Shedrech

Volunteer Moderator
Dec 15, 2012
9,057
Yorkshire
Hello @Susiour
A warm welcome to DTP
Money can be a real concern and can cause huge family rifts
Are you sure your mother's partner didn't agree to the transfers or know that the sons won't be using the funds for their father... you can mention this to the OPG but they will need proof of wrongdoing to proceed in any way and if their father has capacity may consider that this is a family matter
If you have an opportunity, you might mention to the sons that household expenses are a bit tricky with their father having no cash and maybe remind them that an Attorney must act in the best financial interests of the donor, not benefit financially from being an Attorney and as long as the donor has capacity they must only act according to their wishes and with their permission

Personally, I would want to protect my parent... your mother may be living in the same property but should only be paying her share of any shared expenses plus all of anything for her use only, and should keep her money separate from her partner's
Should her partner need to move into residential care, or on his death, are you all clear about the expectations of the sons and her rights to remain in the property... or has she her own home to return to

Might shopping be done online and delivered... though I appreciate that can be tricky right now... maybe contact a local volunteer hub
And she/you need to make clear to the sons that your mother has no responsibility to provide care for their father, that ought to come from home care visits... no doubt another tricky issue with the sons... even now he/they/your mother can contact his Local Authority Adult Services to request an assessment of his care needs, though it's unlikely to happen for some time...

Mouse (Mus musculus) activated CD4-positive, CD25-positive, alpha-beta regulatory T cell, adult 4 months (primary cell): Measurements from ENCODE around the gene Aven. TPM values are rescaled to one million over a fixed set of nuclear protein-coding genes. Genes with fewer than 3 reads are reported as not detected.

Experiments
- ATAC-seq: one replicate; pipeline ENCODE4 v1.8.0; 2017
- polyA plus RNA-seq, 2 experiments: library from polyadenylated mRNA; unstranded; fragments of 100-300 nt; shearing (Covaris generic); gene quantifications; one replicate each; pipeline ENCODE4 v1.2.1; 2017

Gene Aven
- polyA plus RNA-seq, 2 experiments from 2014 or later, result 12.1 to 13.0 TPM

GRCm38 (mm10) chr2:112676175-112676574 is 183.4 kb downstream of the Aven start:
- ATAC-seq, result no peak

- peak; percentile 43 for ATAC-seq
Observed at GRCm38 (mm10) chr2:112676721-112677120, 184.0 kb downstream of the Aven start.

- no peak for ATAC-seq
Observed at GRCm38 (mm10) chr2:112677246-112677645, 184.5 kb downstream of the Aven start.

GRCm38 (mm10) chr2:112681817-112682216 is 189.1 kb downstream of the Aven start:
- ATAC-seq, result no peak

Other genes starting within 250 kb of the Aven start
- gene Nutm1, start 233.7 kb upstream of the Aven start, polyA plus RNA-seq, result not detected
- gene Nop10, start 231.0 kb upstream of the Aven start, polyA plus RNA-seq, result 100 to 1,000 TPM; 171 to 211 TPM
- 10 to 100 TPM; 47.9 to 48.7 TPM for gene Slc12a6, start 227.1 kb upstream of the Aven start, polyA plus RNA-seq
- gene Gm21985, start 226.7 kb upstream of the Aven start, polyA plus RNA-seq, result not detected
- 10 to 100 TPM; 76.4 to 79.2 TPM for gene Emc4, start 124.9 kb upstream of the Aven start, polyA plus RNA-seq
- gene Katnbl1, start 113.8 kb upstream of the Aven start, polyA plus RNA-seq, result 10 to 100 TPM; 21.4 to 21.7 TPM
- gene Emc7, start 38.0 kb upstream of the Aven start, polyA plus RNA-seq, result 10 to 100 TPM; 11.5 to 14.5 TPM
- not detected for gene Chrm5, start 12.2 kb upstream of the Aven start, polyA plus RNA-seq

ADDED
I guess your mother chose to move in with her partner... to me she is being taken advantage of and as the sons are apparently less than helpful, maybe she needs to consider whether remaining there is a good idea
 
Last edited:

Susiour

New member
Mar 29, 2020
3
Hello @Susiour
A warm welcome to DTP
Money can be a real concern and can cause huge family rifts
Are you sure your mother's partner didn't agree to the transfers or know that the sons won't be using the funds for their father... you can mention this to the OPG but they will need proof of wrongdoing to proceed in any way and if their father has capacity may consider that this is a family matter
If you have an opportunity, you might mention to the sons that household expenses are a bit tricky with their father having no cash and maybe remind them that an Attorney must act in the best financial interests of the donor, not benefit financially from being an Attorney and as long as the donor has capacity they must only act according to their wishes and with their permission

Personally, I would want to protect my parent... your mother may be living in the same property but should only be paying her share of any shared expenses plus all of anything for her use only, and should keep her money separate from her partner's